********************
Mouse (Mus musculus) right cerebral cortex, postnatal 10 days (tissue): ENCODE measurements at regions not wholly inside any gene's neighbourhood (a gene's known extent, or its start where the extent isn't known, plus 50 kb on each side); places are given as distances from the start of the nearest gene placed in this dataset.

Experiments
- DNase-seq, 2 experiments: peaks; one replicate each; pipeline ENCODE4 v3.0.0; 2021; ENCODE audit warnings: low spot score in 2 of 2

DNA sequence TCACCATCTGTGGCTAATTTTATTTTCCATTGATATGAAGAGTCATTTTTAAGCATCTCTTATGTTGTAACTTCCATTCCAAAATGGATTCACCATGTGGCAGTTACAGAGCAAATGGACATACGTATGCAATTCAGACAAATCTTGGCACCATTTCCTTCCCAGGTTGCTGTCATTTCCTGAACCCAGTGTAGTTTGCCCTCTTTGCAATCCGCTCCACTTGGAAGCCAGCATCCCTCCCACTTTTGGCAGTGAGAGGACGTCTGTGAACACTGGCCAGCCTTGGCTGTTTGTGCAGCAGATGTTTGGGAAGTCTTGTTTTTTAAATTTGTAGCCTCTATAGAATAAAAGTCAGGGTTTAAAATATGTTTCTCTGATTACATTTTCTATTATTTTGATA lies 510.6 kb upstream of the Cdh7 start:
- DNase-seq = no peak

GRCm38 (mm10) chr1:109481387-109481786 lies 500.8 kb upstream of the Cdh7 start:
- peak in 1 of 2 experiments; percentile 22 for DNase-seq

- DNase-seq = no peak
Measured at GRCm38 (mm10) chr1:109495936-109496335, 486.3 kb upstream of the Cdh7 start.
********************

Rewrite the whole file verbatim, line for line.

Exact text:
Mouse (Mus musculus) right cerebral cortex, postnatal 10 days (tissue): ENCODE measurements at regions not wholly inside any gene's neighbourhood (a gene's known extent, or its start where the extent isn't known, plus 50 kb on each side); places are given as distances from the start of the nearest gene placed in this dataset.

Experiments
- DNase-seq, 2 experiments: peaks; one replicate each; pipeline ENCODE4 v3.0.0; 2021; ENCODE audit warnings: low spot score in 2 of 2

DNA sequence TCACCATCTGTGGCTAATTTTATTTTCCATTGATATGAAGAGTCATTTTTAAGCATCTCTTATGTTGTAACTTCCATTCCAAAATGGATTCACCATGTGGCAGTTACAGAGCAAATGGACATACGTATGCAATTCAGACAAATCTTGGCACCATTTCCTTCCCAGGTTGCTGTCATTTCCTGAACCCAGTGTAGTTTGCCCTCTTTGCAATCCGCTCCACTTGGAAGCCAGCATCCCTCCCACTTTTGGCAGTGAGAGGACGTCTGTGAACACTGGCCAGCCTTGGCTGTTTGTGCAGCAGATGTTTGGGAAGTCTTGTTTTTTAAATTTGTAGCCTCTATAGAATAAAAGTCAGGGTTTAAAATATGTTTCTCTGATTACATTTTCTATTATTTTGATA lies 510.6 kb upstream of the Cdh7 start:
- DNase-seq = no peak

GRCm38 (mm10) chr1:109481387-109481786 lies 500.8 kb upstream of the Cdh7 start:
- peak in 1 of 2 experiments; percentile 22 for DNase-seq

- DNase-seq = no peak
Measured at GRCm38 (mm10) chr1:109495936-109496335, 486.3 kb upstream of the Cdh7 start.